19세기 이후 출생한 미술가들을 소개 해두었으며 출생일 순으로 정렬 되어 있어 자연스럽게 미술의 흐름을 읽을 수 있습니다.
In 1840, along with Asher Durand and John William Casilear, Kensett traveled to Europe in order to study painting. There he met and traveled with Benjamin Champney. The two sketched and painted throughout Europe, refining their talents. During this period, Kensett developed an appreciation and affinity for 17th century Dutch landscape painting. Kensett and Champney returned to the United States in 1847.
After establishing his studio and settling in New York, Kensett traveled extensively throughout the Northeast and the Colorado Rockies as well as making several trips back to Europe.
Kensett is best known for his landscape of upstate New York and New England and seascapes of coastal New Jersey, Long Island and New England. He is most closely associated with the "second generation" of theHudson River School. Along with Sanford Robinson Gifford, Fitz Henry Lane,Jasper Francis Cropsey, Martin Johnson Heade and others, the works of the "Luminists", as they came to be known, were characterized by unselfconscious, nearly invisible brushstrokes used to convey the qualities and effects of atmospheric light. It could be considered the spiritual, if not stylistic, cousin to Impressionism. Such spiritualism stemmed from Transcendentalist philosophies of sublime nature and contemplation bringing one closer to a spiritual truth.
In 1851 Kensett painted a monumental canvas of Mount Washington that has become an icon of White Mountain art. Mount Washington from the Valley of Conway was purchased by the American Art Union, made into an engraving by James Smillie, and distributed to 13,000 Art Union subscribers throughout the country. Other artists painted copies of this scene from the print. Currier and Ives published a similar print in about 1860. This single painting by Kensett helped to popularize the White Mountain region ofNew Hampshire.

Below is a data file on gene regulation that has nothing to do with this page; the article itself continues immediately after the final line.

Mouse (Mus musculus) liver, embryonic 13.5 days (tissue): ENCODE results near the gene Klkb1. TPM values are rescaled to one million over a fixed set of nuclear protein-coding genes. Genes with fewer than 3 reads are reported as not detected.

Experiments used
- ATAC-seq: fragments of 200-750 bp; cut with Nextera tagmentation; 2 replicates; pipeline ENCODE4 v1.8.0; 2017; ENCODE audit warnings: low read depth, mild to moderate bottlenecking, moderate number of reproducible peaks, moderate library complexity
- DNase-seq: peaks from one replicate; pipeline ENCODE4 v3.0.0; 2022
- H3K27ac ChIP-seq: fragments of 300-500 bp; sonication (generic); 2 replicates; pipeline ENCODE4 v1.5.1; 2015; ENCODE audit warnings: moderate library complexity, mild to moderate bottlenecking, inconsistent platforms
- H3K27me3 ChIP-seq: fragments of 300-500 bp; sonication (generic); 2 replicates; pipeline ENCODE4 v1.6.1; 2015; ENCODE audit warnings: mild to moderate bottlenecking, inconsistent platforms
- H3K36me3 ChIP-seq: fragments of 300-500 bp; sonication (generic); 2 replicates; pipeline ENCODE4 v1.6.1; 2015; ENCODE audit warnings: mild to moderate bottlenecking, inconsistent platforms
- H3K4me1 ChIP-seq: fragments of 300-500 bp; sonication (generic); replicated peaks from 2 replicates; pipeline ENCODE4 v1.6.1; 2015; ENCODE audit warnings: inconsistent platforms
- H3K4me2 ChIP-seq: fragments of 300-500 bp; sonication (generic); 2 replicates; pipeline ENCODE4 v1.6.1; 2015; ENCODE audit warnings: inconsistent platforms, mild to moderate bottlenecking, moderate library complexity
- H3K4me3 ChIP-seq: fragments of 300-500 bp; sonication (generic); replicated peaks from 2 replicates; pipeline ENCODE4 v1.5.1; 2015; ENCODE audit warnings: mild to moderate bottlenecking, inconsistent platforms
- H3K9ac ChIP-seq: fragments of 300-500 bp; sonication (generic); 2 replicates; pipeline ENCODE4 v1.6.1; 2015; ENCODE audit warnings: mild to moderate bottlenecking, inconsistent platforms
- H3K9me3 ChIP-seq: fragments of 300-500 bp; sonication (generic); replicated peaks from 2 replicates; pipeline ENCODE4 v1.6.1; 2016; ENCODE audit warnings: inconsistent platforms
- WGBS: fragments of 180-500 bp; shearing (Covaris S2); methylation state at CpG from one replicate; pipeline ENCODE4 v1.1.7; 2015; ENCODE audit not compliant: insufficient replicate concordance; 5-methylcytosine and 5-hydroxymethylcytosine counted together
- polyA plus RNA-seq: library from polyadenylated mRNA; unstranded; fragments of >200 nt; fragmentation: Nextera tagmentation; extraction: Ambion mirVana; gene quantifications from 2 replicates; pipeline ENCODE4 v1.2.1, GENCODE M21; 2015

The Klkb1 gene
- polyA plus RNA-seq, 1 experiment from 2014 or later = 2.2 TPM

Kensett's style evolved gradually, from the traditional Hudson River School manner in the 1850s into the more refined Luminist style in his later years. By the early 1870s Kensett was spending considerable time at his home on Contentment Island, on Long Island Sound near Darien, Connecticut.
It was during this time that Kensett painted some of his finest works. Many of these were spare and luminist seascapes, the prime example being Eaton's Neck, Long Island (1872) now in the collection of the Metropolitan Museum of Art in New York.
The artist was widely acclaimed and financially successful during his lifetime. In turn, he was generous in support of the arts and artists. He was a full member of the National Academy of Design, the founder and president of the Artists' Fund Society, and a founder and trustee of the Metropolitan Museum of Art.
Kensett contracted pneumonia (perhaps during the attempted rescue of Mary Lydia (Hancock) Colyer, the wife of his friend and fellow artistVincent Colyer in Long Island Sound) and died of heart failure at his New York studio in December 1872.
The first complete biography and factual study of Kensett's work was written by Ellen H. Johnson, published in 1957.
John Frederick Kensett (March 22, 1816 – December 14, 1872) was an American artist and engraver. He attended school at Cheshire Academy, and studied engraving with his immigrant father, Thomas Kensett, and later with his uncle, Alfred Dagget. He worked as engraver in the New Haven area until about 1838, after which he went to work as a bank note engraver in New York City.